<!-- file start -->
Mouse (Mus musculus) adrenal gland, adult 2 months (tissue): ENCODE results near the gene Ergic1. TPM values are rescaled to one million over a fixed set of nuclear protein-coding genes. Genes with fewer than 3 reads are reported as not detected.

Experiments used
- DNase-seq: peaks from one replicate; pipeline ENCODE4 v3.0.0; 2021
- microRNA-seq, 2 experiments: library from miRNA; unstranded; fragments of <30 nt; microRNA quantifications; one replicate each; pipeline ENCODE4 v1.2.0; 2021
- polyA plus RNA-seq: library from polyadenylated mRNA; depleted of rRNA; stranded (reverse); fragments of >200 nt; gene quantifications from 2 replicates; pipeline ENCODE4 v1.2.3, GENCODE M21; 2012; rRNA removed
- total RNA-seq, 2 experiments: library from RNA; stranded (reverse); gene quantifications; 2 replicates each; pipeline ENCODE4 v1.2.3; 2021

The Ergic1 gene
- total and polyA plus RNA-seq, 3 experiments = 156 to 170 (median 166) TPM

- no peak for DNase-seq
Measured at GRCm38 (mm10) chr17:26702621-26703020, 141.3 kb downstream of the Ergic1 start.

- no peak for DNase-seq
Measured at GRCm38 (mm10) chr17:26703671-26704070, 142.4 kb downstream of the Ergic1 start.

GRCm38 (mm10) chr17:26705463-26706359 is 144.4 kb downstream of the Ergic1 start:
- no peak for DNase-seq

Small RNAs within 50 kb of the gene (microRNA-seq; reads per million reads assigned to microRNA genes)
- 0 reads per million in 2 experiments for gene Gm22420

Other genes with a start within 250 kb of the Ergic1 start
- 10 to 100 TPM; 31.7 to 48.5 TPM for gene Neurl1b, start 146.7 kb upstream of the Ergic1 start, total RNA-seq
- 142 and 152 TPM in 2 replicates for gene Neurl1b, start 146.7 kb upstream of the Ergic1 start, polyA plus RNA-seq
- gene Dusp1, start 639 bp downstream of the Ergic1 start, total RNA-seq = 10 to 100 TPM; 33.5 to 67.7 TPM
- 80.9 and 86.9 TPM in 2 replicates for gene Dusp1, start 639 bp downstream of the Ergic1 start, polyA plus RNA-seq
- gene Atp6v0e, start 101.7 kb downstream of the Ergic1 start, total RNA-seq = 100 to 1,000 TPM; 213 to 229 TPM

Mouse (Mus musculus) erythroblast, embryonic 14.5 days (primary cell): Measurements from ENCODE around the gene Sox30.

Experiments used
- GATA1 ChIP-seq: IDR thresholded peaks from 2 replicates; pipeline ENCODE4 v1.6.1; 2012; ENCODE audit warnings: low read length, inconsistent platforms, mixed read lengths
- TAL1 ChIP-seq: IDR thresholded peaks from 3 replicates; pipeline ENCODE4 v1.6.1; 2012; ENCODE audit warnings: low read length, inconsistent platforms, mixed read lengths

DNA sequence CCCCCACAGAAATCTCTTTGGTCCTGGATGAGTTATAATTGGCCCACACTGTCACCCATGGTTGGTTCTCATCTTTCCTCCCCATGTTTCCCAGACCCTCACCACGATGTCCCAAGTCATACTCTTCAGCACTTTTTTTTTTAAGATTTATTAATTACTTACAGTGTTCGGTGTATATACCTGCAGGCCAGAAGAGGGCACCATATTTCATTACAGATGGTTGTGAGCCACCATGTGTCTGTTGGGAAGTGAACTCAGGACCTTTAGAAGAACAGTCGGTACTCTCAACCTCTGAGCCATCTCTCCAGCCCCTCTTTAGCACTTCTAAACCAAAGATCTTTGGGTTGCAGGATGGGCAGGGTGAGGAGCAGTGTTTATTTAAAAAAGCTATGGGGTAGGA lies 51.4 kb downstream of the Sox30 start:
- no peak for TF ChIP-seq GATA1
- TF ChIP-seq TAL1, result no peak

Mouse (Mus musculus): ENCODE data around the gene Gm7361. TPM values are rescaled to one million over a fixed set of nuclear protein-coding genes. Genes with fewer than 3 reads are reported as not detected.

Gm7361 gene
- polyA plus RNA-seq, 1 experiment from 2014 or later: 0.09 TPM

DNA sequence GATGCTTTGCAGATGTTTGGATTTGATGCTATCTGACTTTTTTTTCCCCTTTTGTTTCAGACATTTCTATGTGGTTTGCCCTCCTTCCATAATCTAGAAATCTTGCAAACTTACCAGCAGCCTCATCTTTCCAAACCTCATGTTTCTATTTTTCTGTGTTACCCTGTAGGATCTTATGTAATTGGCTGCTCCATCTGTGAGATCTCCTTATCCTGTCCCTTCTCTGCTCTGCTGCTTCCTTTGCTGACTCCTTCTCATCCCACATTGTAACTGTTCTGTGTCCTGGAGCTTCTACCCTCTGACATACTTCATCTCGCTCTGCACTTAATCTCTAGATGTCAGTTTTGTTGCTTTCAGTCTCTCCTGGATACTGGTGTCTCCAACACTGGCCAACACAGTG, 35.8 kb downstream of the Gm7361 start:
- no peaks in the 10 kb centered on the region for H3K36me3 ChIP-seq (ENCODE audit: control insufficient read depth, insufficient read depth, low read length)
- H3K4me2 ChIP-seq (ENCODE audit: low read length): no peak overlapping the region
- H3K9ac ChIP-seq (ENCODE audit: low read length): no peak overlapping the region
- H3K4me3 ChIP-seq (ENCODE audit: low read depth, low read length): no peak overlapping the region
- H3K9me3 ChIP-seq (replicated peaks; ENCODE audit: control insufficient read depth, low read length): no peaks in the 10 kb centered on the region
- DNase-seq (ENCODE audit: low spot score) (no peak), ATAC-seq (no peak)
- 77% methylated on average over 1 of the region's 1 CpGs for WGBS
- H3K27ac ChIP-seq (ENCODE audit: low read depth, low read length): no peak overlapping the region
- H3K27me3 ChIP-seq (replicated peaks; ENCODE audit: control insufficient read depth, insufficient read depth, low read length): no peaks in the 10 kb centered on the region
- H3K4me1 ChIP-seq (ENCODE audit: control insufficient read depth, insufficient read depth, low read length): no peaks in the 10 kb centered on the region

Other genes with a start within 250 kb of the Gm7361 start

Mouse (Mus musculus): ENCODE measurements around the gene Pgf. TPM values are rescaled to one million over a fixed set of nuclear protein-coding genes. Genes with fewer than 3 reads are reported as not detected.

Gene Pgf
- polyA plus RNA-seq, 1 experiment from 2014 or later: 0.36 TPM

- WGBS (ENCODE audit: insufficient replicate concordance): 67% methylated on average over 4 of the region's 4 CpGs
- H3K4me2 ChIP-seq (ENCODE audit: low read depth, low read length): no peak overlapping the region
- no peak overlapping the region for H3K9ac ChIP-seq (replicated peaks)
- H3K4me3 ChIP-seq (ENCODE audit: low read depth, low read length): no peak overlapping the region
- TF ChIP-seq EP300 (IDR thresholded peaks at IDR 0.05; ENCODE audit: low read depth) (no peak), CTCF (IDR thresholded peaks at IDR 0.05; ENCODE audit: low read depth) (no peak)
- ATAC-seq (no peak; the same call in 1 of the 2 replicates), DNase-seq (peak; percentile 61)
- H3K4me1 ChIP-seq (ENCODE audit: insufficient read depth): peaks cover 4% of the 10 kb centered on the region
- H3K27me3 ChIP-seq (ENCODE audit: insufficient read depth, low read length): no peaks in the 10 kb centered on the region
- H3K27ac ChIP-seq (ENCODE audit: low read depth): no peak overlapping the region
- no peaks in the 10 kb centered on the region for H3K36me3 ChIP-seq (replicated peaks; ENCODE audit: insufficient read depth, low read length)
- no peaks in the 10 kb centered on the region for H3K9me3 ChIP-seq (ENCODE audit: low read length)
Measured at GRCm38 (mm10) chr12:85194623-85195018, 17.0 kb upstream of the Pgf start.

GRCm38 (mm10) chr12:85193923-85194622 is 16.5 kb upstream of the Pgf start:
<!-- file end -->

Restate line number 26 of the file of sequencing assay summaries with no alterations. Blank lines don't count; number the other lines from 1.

- TAL1 ChIP-seq: IDR thresholded peaks from 3 replicates; pipeline ENCODE4 v1.6.1; 2012; ENCODE audit warnings: low read length, inconsistent platforms, mixed read lengths